Insensitive parents and indifferent teachers can both contribute to a student taking this route in academics. In my experience, unless this route to subject anxiety is checked not later than middle school its advance into a subject phobia becomes pretty much unavoidable. 

Relationship anxieties

Broadly speaking, students are vulnerable to three kinds of relationship anxieties: parental, peer and academic. All the three are somewhat interlocked. Parental anxiety can be countered by maintaining consistency in performance if not continuously improving upon it. 

Generally, parental anxiety is greater where communication between parents and children is minimum. Not only does this initiate poor performance, but actually causes underperformance. Therefore, the key to countering parental anxiety is to win the trust of parents and maintain it.  
Countering anxieties

The stretch of exam anxiety lasts for about two months. Subject anxiety can last for years, perhaps an entire lifetime. But relationship anxieties can last generations. How can students (and families) counter these anxieties? Precaution, careful scheduling of work and play and a little extra effort from students in the subject that makes them most anxious will go a long way in minimising  anxieties.

 The ability to control one’s anxieties can give weak students immense psychological boost. It may not be possible to expunge subject anxieties completely. 

But why, and what continues to feed subject anxiety despite strong efforts made to expunge them? It is the inherent human proclivity towards laziness that gives subject anxiety enough nourishment to last. Teacher rebuke need not result in subject anxiety but is an opportunity to learn tolerance and accept the frailty of human nature. Students, no matter how young, must be educated in these things as well.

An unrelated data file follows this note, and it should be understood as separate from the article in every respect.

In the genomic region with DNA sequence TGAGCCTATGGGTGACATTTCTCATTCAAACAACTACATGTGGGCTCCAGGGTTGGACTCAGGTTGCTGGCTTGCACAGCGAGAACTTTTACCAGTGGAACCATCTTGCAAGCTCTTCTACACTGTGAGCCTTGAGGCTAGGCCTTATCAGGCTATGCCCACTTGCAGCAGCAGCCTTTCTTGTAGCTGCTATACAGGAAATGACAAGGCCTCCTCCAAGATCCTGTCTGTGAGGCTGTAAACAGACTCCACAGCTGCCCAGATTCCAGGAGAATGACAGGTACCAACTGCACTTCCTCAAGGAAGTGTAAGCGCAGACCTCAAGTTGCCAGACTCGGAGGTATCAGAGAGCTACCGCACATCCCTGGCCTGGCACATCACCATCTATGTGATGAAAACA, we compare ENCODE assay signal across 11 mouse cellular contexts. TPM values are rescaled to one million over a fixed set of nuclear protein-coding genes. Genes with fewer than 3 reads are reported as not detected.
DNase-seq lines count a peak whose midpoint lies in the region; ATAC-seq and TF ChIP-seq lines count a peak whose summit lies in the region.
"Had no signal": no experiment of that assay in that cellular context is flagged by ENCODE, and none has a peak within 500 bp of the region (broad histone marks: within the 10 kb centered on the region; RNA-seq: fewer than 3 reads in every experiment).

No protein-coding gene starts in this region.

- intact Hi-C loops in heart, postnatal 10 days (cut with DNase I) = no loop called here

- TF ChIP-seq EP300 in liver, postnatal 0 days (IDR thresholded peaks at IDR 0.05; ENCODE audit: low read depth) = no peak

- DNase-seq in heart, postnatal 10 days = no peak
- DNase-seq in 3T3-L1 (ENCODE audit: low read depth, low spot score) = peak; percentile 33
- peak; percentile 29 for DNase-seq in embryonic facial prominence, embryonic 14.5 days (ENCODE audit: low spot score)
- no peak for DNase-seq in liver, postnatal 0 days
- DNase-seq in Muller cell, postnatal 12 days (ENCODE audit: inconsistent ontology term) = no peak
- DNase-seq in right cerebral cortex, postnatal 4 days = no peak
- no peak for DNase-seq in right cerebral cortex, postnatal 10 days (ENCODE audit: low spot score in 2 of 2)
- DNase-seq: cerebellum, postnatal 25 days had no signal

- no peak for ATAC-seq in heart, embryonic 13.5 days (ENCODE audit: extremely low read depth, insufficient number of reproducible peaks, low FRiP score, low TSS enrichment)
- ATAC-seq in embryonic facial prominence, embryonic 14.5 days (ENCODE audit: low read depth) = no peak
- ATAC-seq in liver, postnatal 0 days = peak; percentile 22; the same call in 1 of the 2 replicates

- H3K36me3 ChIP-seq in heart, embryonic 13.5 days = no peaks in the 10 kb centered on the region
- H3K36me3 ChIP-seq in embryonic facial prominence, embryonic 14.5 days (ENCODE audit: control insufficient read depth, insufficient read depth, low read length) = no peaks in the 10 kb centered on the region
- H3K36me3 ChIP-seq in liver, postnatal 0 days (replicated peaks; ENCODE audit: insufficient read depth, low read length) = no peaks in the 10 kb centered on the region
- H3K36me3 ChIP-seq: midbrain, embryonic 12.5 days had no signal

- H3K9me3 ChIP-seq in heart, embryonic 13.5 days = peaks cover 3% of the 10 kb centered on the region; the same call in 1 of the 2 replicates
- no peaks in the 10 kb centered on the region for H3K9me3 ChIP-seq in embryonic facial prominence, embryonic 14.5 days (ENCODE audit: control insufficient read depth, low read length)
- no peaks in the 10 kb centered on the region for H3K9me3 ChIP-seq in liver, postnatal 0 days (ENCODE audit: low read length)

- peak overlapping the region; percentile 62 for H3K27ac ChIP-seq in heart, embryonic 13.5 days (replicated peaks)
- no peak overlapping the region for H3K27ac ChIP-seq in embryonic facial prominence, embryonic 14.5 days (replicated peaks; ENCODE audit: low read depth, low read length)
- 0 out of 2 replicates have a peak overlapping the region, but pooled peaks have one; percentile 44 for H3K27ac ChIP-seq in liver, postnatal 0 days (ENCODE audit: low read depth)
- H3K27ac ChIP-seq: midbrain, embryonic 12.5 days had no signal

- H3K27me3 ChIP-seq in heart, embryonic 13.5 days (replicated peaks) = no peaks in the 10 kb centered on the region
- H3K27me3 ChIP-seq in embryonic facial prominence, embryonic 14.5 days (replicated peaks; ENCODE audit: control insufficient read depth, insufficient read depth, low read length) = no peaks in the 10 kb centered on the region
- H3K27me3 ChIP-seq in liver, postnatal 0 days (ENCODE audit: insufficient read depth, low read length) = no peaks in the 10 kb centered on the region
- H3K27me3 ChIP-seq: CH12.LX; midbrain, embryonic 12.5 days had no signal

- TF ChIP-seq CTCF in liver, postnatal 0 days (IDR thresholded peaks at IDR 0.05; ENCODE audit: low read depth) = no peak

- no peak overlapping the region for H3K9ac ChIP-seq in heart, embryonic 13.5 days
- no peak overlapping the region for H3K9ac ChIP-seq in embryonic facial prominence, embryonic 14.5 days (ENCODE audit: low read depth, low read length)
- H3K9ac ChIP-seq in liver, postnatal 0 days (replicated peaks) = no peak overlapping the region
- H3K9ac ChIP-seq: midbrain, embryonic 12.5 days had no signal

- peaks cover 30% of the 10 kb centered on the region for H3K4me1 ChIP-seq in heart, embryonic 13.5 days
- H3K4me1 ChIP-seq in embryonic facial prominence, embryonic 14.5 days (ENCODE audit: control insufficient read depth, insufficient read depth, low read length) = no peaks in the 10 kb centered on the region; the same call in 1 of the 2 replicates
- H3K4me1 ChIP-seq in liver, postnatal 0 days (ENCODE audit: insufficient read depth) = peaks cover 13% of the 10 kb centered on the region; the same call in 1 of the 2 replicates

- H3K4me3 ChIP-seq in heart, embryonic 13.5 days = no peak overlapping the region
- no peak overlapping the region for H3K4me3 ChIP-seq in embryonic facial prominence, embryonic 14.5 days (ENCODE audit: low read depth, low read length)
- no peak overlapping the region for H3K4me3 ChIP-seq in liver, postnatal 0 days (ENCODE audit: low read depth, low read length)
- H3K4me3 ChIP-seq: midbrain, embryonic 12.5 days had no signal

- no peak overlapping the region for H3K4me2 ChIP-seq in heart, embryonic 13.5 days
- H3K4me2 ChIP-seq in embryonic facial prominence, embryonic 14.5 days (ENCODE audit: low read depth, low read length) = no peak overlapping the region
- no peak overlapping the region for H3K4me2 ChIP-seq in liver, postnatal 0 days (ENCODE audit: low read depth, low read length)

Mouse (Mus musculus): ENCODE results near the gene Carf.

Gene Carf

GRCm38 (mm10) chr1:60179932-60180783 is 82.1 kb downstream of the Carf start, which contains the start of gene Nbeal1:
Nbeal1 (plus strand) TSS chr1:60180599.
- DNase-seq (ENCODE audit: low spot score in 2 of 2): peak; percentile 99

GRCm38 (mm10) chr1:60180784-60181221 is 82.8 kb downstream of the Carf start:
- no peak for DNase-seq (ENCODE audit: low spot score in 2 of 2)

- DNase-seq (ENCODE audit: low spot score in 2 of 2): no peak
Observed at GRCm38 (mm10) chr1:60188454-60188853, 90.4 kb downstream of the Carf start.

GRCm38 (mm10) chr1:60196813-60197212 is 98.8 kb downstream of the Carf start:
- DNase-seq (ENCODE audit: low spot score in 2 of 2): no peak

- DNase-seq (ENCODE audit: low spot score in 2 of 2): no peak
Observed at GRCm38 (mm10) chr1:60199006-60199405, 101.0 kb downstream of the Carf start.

Exam anxieties are common and there is nothing that can altogether keep a student free from it. A regular check on their performance in and out of class, in exams and assessments will definitely help. Corrective measures to improve performance and overcome weaknesses must be administered at the earliest signs of falling behind. Parents must learn to keep all channels of communication open. 
Aptitude and freedom

A few weeks after entrance exam results are declared, students are expected to take “course counselling.” Course counselling is understood to be a process of allocation: students are allocated to professional courses based on their scores and their choices. In doing so, these counselling sessions are missing out on what is most expected of them: allocating courses based on aptitude for the subject instead of merely scores or choices. 

How can good scores in science subjects determine a student’s aptitude for chemical engineering or medicine? In following such a process, we are actually giving exam scores too much importance. We should have a way to establish a student’s aptitude for a certain course. 

And every student must be offered freedom to study subjects they are passionate about. Indeed, the very presence of such freedom can go a long way in minimising student anxieties.